From the outside, Alan Wake 2 might seem a little daunting. It continues the expanding Remedy Connected Universe, all while picking up the story 13 years later. A lot has happened in that time for Remedy Entertainment, and in a time where connected universes are all the rage for movies and games, there’s the danger of Remedy falling into the same pratfalls that the MCU is currently experiencing. Thankfully, Alan Wake 2 is a sublime exercise in establishing connected narratives the right way.
It wasn’t until I stepped out of a showing of Martin Scorsese’s Killers of the Flower Moon earlier this week that I realized The Marvels release date is imminent. As my friends and I planned our next big outing at the movies before parting ways, we collectively shared a feeling of dismay toward the current state of the Marvel Cinematic Universe and its thirty-third entry. There used to be a time when these movies felt less like homework, and more like events of pure escapism. Some of my favorite movie-going experiences are often tied with Marvel’s biggest tales. I add this context because while putting together my Alan Wake 2 review, it brought back a refreshing outlook when it comes to interconnected media.
The wait for Alan Wake 2 has been long, and even more so if you’ve been onboard with the franchise since the first game’s release in 2010. Despite plans to bring forth a sequel sooner, that eventually materialized into 2016’s Quantum Break at the behest of Microsoft forgoing interest in another Alan Wake adventure. We’ve also had the release of Control in that time, which truly expands the Remedy Connected Universe into mind-altering territory. The game’s AWE expansion directly crosses paths with Wake’s story, laying the foundations for Alan Wake 2 with aplomb. And the greatest thing is that you don’t necessarily need to know about any of this while playing one of the best horror games of the year.
Right from the get-go in the long-awaited Remedy sequel, co-directors Sam Lake and Kyle Rowley waste no time in merging different elements of the RCU together. The Federal Bureau of Control has already established a presence in Bright Falls, but the nature of their arrival is kept a mystery, although it isn’t hard to hazard a guess why they’re in town. Without getting too deep into spoilers, the game’s second DLC pack, The Lake House, is likely going to explore a far more sinister story about the bureau’s entanglement with Wake’s nightmarish narrative.
There are so many dangling threads in Alan Wake 2’s strive to lay more foundations down in the RCU. Some are resolved and some are left open, but Remedy never makes you feel alienated for not being in the know. Instead, the studio playfully uses these elements to enrich Alan Wake 2’s story, strengthening the relationships of its vibrant array of characters. You don’t need to have read any external media, watched a 4-hour lore retrospective, or even have to play the first Alan Wake game. Remedy supplies you with enough lore to dip your toes in and get acquainted with the weird and wonderful world of Wake, and leaves enough out to entice you to uncover its deepest secrets.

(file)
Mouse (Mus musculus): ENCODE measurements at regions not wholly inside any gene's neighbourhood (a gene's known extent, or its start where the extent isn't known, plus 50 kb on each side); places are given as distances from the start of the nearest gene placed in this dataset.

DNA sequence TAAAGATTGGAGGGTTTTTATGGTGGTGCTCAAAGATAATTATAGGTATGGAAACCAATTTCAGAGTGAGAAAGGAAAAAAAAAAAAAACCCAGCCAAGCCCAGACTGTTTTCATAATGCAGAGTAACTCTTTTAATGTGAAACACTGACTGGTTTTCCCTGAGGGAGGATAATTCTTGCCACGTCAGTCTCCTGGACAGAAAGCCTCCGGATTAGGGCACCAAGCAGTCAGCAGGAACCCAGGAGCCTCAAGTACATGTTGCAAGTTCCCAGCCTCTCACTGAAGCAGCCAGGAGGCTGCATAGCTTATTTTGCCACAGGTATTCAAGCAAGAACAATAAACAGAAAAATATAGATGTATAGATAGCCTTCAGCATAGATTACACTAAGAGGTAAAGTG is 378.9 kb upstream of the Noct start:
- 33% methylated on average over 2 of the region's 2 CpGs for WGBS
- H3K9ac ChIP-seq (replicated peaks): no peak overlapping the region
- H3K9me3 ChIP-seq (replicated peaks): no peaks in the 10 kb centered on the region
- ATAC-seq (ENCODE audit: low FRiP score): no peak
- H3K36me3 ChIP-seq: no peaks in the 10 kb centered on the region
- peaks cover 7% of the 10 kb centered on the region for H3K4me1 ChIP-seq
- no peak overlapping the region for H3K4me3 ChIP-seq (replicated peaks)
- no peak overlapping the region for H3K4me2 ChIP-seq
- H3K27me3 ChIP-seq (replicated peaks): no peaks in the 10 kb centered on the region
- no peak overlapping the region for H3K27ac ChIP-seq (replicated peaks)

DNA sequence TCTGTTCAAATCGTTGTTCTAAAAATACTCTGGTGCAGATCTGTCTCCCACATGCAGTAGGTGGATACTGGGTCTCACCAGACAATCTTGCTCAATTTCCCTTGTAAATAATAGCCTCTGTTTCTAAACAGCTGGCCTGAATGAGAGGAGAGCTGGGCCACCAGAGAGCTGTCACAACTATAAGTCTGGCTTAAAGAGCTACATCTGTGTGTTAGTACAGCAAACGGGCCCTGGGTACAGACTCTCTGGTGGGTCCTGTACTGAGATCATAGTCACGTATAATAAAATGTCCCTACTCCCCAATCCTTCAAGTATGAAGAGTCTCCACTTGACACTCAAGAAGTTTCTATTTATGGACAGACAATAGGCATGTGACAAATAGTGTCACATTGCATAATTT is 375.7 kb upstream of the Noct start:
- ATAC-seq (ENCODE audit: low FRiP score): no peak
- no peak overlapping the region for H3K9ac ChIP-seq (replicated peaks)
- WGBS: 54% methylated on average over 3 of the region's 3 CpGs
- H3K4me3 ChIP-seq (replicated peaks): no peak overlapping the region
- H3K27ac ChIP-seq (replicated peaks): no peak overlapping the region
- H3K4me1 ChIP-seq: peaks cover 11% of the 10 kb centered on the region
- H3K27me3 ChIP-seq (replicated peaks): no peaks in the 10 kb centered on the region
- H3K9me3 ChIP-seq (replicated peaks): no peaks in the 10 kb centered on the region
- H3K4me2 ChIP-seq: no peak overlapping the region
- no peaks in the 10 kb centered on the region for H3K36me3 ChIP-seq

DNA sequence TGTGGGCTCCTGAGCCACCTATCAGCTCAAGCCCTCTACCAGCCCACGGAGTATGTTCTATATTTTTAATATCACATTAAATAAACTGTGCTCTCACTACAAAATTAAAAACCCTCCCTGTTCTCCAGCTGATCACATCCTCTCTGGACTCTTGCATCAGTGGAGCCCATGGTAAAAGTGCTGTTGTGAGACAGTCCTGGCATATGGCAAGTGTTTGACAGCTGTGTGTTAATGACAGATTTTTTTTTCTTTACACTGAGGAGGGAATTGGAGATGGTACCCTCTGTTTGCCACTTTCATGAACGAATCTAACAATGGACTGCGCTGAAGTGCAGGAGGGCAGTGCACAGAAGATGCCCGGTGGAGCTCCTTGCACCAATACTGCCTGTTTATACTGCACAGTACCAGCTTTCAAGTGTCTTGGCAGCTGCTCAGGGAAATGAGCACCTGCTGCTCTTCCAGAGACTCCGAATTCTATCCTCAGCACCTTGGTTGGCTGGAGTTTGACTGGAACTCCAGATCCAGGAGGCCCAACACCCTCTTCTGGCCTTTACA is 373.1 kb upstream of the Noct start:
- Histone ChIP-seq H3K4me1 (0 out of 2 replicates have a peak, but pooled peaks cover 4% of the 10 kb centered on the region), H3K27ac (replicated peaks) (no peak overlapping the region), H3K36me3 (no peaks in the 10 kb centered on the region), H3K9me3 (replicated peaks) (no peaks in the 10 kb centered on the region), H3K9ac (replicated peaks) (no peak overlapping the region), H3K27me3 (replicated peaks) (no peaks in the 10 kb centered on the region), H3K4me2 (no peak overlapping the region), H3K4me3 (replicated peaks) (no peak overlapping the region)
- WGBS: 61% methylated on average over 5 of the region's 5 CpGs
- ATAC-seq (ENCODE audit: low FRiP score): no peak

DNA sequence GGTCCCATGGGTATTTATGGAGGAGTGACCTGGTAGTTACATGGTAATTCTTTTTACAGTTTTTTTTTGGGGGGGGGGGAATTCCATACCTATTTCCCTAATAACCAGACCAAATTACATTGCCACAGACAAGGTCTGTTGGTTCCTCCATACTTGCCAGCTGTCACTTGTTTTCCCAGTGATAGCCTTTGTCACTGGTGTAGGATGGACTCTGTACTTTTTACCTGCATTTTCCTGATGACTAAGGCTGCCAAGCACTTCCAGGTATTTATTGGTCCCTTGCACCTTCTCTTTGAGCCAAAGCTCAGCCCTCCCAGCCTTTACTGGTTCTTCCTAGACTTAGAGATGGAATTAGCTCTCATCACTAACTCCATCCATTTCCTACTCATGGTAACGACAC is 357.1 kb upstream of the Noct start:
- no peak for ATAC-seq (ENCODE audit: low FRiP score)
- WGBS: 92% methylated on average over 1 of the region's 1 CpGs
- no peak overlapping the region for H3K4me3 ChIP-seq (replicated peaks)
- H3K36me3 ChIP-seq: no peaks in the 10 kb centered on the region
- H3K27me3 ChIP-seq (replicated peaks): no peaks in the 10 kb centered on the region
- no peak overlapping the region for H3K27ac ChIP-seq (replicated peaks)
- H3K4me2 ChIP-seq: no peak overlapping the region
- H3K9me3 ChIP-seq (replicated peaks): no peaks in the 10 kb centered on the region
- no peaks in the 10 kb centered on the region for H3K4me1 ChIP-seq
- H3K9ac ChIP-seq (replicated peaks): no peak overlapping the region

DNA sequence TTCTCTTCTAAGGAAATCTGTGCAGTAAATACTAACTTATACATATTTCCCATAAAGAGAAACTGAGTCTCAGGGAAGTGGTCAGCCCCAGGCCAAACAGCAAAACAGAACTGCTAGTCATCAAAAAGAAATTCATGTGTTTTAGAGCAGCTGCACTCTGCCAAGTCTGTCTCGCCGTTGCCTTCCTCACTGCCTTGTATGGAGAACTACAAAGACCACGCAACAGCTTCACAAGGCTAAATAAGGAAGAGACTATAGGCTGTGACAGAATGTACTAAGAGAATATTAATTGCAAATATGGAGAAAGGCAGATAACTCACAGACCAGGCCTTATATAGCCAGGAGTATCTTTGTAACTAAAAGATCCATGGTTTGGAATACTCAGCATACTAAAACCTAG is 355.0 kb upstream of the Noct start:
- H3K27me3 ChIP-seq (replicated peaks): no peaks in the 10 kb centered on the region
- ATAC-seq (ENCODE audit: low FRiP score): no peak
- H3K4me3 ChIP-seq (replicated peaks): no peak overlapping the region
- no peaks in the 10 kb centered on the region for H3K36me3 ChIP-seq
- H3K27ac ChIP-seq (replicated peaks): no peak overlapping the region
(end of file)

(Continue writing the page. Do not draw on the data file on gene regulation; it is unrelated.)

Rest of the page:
It all ran through my mind in that instant The Marvels returned to the fringe of my mind, as I attempted to recount what essential MCU entries I’d need to have a modicum of enjoyment or understanding of where the MCU is headed. Haven’t seen WandaVision on Disney+? Then you won’t know about Monica Rambeau harnessing godly abilities. Did you miss out on Ms.Marvel too? That’s 8 or so hours of backstory, and implications of mutants existing in the MCU, that you’ll have missed alongside a cliffhanger that sets up where The Marvels will begin. It makes Alan Wake 2’s approach to intertwined storytelling all the more impressive.
Marvel’s appeal with these movies largely relied on the audience’s ableness to dip in and out of different movies without narrative consequences, still retaining a picture of things to come while still gaining an understanding of the present state of the heroes they just watched thwart evil for 2 hours. Alan Wake 2, while still a multi-million dollar production, is arguably a far more niche world to be invested in, a world that revels in the surrealistic beauty of Twin Peaks The Return, the metatextual boldness of The Matrix Resurrections, and all the oddball Remedy-isms seen in the studios’ works as far back as Max Payne. Yet, it is all so approachable, inviting, and rewarding when you dive deeper and deeper into it.
The Remedy Connected Universe is undoubtedly about to get more ambitious, but if Alan Wake 2 is a signal of things to come, then everyone is invited.